JAKARTA (TheInsiderStories) – United States (US) stock market trading halt in a minutes of opening after major indices broke through the level that triggered the New York Stock Exchange’ circuit-breaker. The decision has been taking amid a fresh wave of panic-selling to a disorderly rout in the oil market as Saudi Arabia launched an all-out price war to reclaim market share from Russia and the country’ shale producers.
Trading was halted with the Dow plunged 1,884.88 points or 7.19 percent to 23,979.90 and S&P 500 down 7.1 percent from Friday’ close at 2,762 points. The kingdom signaled it would sharply raise output in a market that is already badly oversupplied due to a coronavirus.
On Monday, the International Energy Agency warned that global oil demand would fall for the first time in a decade this year, having earlier forecast demand growth of some 1.2 million barrels per day (bpd). The resulting 30 percent drop in US crude prices triggered wholesale selling of oil and gas companies stocks.
Earlier, Asian stock markets also fallen sharply, with Japan’ Nikkei 225 index down 5 percent and Australia’ ASX 200 slumped 7.3 percent – its biggest daily drop since 2008. In China, the benchmark Shanghai Composite fell 3 percent and Hong Kong’ Hang Seng index sank 4.2 percent.
As well as the slump in the oil price, Asian investors also reacted to a steep fall in Chinese exports, and figures showing the Japanese economy shrinking at a faster pace than expected. In Indonesia, finance minister, Sri Mulyani Indrawati, admitted she was assessing the impact of a plunge in global oil prices on the 2020 State Budget.
She rated, the drop in oil price caused of “the oil price war” was also triggering capital outflows. Today, the energy and mineral resources ministry last reported the average of Indonesia Crude Price (ICP) in February 2020 stood at US$56.61 per barre. The price lowers compared to January 2020 at $65.38 a barrel.
The ministry stated, the fall in ICP prices was influenced by the decline in global crude oil demand, which caused a fall in the average price of major crude oil in international markets, such as Brent decreased by $8.06 per barrel to $55.44 a barrel.
West Texas Index also declined by $6.99 a barrel to $50.54 per barrel, OPEC basket dropped by 9.33 per barrel to $55.77 per barrel. And Brent (ICE) decreased from $63.67 per barrel to $55.48 a barrel.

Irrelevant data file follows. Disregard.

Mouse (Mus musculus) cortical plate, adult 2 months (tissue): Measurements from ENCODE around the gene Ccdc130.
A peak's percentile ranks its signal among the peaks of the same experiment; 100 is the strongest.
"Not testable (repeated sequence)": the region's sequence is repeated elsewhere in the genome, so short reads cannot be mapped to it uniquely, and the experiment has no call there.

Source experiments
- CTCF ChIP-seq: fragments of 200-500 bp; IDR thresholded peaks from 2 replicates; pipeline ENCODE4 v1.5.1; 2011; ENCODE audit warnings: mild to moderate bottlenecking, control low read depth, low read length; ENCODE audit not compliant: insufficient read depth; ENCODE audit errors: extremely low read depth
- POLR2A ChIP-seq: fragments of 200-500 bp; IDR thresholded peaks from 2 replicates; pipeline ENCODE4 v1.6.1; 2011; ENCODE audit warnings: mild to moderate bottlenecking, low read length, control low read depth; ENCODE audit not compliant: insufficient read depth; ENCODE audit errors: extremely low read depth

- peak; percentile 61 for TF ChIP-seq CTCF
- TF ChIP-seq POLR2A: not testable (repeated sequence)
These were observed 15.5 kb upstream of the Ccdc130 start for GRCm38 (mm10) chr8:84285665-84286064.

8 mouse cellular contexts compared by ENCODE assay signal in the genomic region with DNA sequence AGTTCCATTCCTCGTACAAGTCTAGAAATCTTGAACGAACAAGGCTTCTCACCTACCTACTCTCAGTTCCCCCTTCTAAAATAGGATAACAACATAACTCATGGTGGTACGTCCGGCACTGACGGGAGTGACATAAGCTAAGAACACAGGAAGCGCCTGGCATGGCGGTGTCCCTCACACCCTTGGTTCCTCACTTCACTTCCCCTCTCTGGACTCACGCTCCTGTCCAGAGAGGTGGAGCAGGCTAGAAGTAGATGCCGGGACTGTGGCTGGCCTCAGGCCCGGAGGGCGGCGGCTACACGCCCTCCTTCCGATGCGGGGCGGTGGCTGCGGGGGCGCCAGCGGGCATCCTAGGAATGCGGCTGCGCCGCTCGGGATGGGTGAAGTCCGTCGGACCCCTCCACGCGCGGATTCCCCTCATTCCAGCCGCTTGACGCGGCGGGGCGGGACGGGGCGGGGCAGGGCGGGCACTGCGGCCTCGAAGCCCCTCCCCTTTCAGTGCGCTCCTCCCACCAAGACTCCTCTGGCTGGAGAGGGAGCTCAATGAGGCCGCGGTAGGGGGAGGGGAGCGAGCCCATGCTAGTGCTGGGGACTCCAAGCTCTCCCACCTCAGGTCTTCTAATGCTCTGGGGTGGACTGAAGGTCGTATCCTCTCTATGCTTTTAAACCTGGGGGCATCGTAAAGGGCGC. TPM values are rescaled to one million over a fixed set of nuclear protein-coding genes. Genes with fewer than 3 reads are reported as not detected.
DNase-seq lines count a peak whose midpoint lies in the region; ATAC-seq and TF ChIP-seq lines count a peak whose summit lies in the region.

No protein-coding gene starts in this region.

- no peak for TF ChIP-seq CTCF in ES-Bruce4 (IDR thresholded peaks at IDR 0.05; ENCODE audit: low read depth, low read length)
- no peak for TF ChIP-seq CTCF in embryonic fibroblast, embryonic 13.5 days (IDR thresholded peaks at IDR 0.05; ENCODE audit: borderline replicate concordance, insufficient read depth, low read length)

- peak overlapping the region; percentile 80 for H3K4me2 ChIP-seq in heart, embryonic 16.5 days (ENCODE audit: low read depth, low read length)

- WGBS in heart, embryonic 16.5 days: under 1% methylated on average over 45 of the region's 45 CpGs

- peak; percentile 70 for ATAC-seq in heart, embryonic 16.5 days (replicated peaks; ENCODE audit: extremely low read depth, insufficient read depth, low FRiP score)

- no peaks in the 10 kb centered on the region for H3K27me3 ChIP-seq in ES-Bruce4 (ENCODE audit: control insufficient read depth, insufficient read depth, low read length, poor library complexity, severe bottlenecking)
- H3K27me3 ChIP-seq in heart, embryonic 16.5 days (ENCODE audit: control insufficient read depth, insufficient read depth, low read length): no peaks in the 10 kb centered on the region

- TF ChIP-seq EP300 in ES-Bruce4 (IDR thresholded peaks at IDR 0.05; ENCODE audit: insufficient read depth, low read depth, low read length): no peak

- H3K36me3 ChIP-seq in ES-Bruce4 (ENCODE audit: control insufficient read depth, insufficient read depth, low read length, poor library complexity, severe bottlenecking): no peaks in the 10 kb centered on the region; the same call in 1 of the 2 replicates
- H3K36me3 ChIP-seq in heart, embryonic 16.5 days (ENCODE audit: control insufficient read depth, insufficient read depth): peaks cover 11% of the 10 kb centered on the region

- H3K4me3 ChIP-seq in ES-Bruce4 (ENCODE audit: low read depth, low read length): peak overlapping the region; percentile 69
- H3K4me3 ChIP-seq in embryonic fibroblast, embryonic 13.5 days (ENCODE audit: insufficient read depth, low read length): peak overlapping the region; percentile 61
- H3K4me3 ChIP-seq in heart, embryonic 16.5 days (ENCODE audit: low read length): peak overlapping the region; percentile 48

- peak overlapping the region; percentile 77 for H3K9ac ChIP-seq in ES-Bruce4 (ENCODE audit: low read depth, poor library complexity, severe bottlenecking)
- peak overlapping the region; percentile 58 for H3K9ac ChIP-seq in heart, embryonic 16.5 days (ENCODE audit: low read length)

The spread of the COVID-19 in various countries has caused concern over global economic conditions and the decline in demand for crude oil. For the Asia Pacific region, the spread of the virus has resulted in the non-operation of public transportation and the low economic activity and make the demand for crude oil is low.
The falling prices were also influenced by slowing economic growth in India. In addition to the spread of the corona virus, the decline in the main crude oil prices on the international market in February 2020 was also caused by negative market sentiment over Russia’ uncertainty about the cartel oil OPEC and its allies plan to carry out additional cuts in crude oil production by 600,000 barrels per day (bpd).
OPEC has projected the global crude oil demand in 2020 will drop by 250,000 bpd to 100.98 million bpd. While, EIA sees the global crude oil demand will drop by 500,000 bpd to 100.1 million bpd in this year.
The agency also released an increase in US crude stockpiles in February 2020 by 8.3 million barrels to 443.3 million barrels compared to January 2020, which also affected the falling prices world oil.
On the latest meeting in Vienna, Austria last week, OPEC and key ally Russia failed to agree on a cut to oil production that would have contained the plunge in the price of crude caused by the new coronavirus outbreak’ massive disruption to world business.
The oil price fell sharply in international markets as a result, with the international benchmark plunging 9.4 percent, down by a third since the start of the year. The unraveling of the talks in Vienna also underscores the limited power of the cartel to influence world energy markets, unlike its heyday in the 1970s.
OPEC had wanted to cut output by 1.5 million bpd, or about 1.5 percent of world production. Russia and other non-OPEC member have been working with the cartel in recent years and agreed on earlier cuts.
However, the president Vladimir Putin can tolerate low oil prices better than Saudi can and appears reluctant to slash output of its main revenue-making export. Otherwise, Crown Prince Saudi Mohammed bin Salman needs $83.60 per barrel to balance its state budget while Russia needs only $42.40 a barrel.
Even if OPEC and its allies agree on a production cut in the coming days or weeks, analysts say prices are unlikely to rise much. That because the global economy is slowing rapidly and US does not cooperate in its output decisions, has ramped up in recent years, flooding the market and keeping prices down.
–investing and BBC contributed to this story
by Linda Silaen, Email: email@example.com